By Jeanene Dunn, OHM Staff
There’s nothing like a major public health crisis to drive home the need for affordable and accessible healthcare for all Americans. Just as the pandemic has exposed embarrassing disparities in the U.S., people are recognizing that it is time for change. Nationally, African-American deaths from COVID-19 are nearly two times greater than would be expected based on their share of the population. In four states, the rate is three or more times greater.
The average American just wants a healthcare system where everyone has access to adequate and affordable care. As a matter of fact, Missouri residents will vote on Amendment 2, Medicaid Expansion, on August 4th.
In the meantime, Our Health Matters™ wants to help you, our readers better navigate your way around our current healthcare system. Let’s start at the beginning — selecting a doctor or healthcare provider whether you are insured, underinsured or uninsured, sick or well.
Help, I need a doctor! Where do I start?
Most people go first to the people in their circle: family, friends, coworkers who can offer valuable insight about doctors they know and personal experiences. Rachel, an Our Health MattersTM reader wanted more options than those provided through friends and family so she contacted her insurance company for help to find a doctor near her home. She also used online reviews.
You and your doctor are a team when it comes to managing your health. What are some qualities you should look for when choosing a doctor?
- Treats you with respect
- Listens to your questions and concerns
- Encourages you to ask questions
- Explains things in a simple, easy to understand way
- Provides personalized care based on your needs
Pick up the phone
Once you have created a short list of doctors you’re interested in, call their offices to learn more. Ask plenty of questions that will give you a sense of how the practice operates. You will want to know how soon you can get an appointment. How long you will have to wait to be seen when you arrive? Are evening and weekend appointments available?
Get clear instructions from the scheduling staff about what you will need to bring to your first appointment, e.g., list of medicines, photo ID, etc. You will be required to fill out what seems like a mountain of paperwork. Make sure you’re prepared.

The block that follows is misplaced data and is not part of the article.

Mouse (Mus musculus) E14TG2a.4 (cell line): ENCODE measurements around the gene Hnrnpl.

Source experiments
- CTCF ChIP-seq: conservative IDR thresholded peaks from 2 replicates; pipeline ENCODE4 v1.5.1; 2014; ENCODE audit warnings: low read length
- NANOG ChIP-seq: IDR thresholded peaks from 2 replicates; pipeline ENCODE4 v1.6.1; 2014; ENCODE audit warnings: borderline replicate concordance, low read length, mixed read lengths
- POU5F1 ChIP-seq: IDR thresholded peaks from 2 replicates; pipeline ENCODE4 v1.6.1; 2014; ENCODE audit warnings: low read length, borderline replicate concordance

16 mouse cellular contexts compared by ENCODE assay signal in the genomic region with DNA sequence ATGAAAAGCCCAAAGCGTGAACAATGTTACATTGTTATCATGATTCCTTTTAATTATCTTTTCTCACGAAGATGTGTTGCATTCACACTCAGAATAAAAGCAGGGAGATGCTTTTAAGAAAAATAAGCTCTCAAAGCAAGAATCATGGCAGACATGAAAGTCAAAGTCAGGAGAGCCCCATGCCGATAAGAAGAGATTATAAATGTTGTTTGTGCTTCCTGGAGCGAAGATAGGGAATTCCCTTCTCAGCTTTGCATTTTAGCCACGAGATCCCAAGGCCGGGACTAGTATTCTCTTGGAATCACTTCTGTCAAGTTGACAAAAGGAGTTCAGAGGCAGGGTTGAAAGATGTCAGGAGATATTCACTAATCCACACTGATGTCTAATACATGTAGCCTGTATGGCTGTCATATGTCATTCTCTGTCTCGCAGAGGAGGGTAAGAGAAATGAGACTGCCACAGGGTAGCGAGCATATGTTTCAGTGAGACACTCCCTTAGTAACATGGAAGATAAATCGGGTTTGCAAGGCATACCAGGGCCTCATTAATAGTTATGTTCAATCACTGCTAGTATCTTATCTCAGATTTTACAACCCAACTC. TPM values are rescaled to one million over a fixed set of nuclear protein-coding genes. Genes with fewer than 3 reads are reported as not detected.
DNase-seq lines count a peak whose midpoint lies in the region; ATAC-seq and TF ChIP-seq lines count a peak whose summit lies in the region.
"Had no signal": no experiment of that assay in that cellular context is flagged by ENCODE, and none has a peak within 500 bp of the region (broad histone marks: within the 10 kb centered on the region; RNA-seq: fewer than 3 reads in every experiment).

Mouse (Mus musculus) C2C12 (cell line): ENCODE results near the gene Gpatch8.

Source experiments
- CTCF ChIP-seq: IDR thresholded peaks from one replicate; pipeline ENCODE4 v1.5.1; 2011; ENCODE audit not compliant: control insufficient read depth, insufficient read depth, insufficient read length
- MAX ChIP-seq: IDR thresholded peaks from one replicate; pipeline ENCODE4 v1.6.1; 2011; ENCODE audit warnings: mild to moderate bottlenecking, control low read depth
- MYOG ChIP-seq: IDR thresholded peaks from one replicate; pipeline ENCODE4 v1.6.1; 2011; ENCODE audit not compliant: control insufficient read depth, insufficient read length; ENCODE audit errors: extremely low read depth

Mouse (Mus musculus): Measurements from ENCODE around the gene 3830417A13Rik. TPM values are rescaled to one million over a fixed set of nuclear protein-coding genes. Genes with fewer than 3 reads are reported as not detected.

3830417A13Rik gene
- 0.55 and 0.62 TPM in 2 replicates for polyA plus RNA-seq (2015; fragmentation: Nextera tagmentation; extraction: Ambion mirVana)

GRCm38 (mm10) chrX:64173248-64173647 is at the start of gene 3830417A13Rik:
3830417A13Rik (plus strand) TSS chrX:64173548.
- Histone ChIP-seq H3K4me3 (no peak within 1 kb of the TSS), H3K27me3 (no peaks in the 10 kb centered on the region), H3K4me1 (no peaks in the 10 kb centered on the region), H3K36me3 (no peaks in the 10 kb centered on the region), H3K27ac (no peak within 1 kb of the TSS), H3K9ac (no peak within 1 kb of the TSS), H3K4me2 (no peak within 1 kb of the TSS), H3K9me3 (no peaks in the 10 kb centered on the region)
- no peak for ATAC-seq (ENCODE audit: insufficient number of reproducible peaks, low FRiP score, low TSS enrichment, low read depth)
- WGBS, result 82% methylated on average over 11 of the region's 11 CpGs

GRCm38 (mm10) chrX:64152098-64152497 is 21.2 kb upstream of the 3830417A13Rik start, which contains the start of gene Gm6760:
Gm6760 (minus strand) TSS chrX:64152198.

If you are experiencing a medical emergency, call 911.
Insurance is another step in your search
Currently, for insured persons, the health insurance plan provides a list of in-network primary care doctors and specialists from which to choose. The list from your insurance network doesn’t provide much insight on a doctor beyond the basic information: name, practice specialty, address, and if they are taking new patients. Also, ask if they provide telemedicine as an option for assessing your health concerns.
Uninsured or underinsured?
If you are uninsured or underinsured, community health clinics are a great option. They offer full-service healthcare delivery that ranges from urgent care, basic well person checkups to eye care and dental care, to mental health services to pediatric care and much more. These clinics employ a full staff of healthcare professionals to address your needs. Their services are generally provided on a sliding scale based on your ability to pay.
During the pandemic, don’t neglect checkups or necessary care. Right now doctors’ offices, clinics and hospitals have made changes to prevent you from being exposed to Covid-19. Call ahead and ask them what you need to know ahead of the visit.
NOTE: This information does not replace the advice of your insurance provider or doctor.
Health.gov – MyHealthfinder
National Poll on Healthy Aging (University of Michigan)
The Institute for Public Health at Washington University